Having years of experience in health insurance, reading through the bill, listening to both sides, I’m not convinced that either side has finished their homework. We KNOW not all of our elected officials are reading the bill, what else aren’t they doing? It’s a mess all around, that needs a lot of cleanup; in my opinion, relatively inexpensive, minimum legalese/bill writing cleanup, along with a public option that doesn’t involve people who are happy with their current plans and don’t want to pay for others any more than they already are. Having spent days, weeks, months, years on talking with seniors, veterans, and Medicaid recipients, I would say the love/hate ratio is fairly even. It depends on the individual’s own experience. Same could be said about people with commercial group health insurance.

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  • Don’t worry RadicalCentrist, if her aim is as accurate as her political logic, we’re all safe. However, if her writing carried any gravitas whatsoever, she might be dangerous.

  • Mudslinger is a genius.

  • Sorry Leonard, I just couldn’t resist. Liz is truly an angry woman. Bye the way , Clyde would have likely fared better in the U.S. European style medicine was lacking even then. Bet I could’ve saved the poor bloke.

  • noname

    This article is from the Buffalo News, Sunday, Nov 22. A government task force doesn’t think women should be screened for breast cancer between the ages of 40 – 50. I would prefer the government stay far, far away from my health care and insurance.

    Buffalo News:
    The day a government task force issued a report saying that women ages 40 to 49 don’t need screening mammograms, Dr. Irene Snow’s telephone rang. It was Snow’s sister, who is 48.
    “She’s scheduled this week for her mammogram, so I get a call and she’s saying, “Well, what do you think?’ ” Snow recalled. ” “Should I go, should I not go?’ ” Snow didn’t miss a beat. “I said, “Are you kidding me?’ ” her voice climbing the scale. “Suffice it to say, she is going. The age-old saying is that I want for my patient what I want for my family, and this is a literal example of that.” Snow is not only the medical director of Buffalo Medical Group and a primary care internist, she is also a breast cancer survivor. She found the lump in her breast at age 45, while doing the breast self-examination she recommended to her patients.

    The report that the U.S. Preventive Services Task Force published last week in the Annals of Internal Medicine also says breast self-exams are of no statistical value. “I was 45 years old. If I didn’t do breast self-examination, and I didn’t go for mammograms, what was I supposed to wait for?” Snow asks. “By age 50, I would have been five years past the time when I had clinically palpable disease.”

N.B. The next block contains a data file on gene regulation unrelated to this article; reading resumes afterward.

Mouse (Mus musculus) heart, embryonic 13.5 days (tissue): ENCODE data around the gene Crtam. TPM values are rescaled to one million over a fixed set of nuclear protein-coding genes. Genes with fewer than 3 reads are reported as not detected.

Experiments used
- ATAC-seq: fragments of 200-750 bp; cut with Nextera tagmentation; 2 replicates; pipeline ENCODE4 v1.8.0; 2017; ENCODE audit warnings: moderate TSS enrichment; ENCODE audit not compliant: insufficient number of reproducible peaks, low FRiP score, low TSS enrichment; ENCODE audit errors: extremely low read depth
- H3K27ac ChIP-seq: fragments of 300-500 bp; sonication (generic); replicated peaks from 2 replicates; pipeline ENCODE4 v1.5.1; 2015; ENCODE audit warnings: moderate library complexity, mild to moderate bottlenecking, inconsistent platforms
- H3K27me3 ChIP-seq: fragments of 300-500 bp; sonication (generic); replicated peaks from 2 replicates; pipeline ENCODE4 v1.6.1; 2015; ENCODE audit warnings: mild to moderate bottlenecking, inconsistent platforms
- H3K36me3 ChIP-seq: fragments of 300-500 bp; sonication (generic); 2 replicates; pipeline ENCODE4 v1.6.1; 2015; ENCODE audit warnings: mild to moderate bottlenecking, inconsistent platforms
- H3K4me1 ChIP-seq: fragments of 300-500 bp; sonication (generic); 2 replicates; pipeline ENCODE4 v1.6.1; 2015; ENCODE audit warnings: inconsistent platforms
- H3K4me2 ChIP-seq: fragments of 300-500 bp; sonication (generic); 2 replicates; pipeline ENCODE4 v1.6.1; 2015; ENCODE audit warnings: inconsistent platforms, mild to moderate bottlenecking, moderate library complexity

“This report absolutely gives me chills.” Snow knew when she read the report that the recommendations would “whip up a lot of sentiment,” but, she said, “I’ve never seen such a firestorm.” The outcry comes from many sources, including women who were diagnosed with breast cancer when they were younger than 50 and the American Cancer Society. Its chief medical officer, Dr. Otis W. Brawley, said the society’s experts “overwhelmingly believe the benefits of screening women aged 40 to 49 outweigh its limitations.”

  • RadicalCentrist

    Burke’s Law etc. says “[…] Clearly – and consistent with their approach to healthcare reform all year – Republicans don’t believe there’s an issue with healthcare in the United States. To drive home this point, this is what Rep. Steve King (R-NY) said this on Nov …Continued […]”
    —-I don’t see any Repuplicans here saying there’s no issue with healthcare… just concerned citizens suggesting that there might be better ways of dealing with the problem. For what it’s worth, I CRINGE whenever I hear “anyone without in need of medical care without insurance can just to go the E.R.” Yeah, I’m going to walk in to the E.R. and get scheduled dialysis…or a biopsy for the mole that suddenly look different…. or an eye exam considered routine every other year, but “medically necessary” yearly for diabetics….

    No Name mentioned the U.S. Preventive Services Task Force and their new recommendations.
    I’ve heard the newest incarnation of health reform states that the agency’s recommendations will be followed. Priority A and B services will be covered, but priority C services won’t be. Breast exams, possibly pap smears, and who knows what else to be reduced to priority C.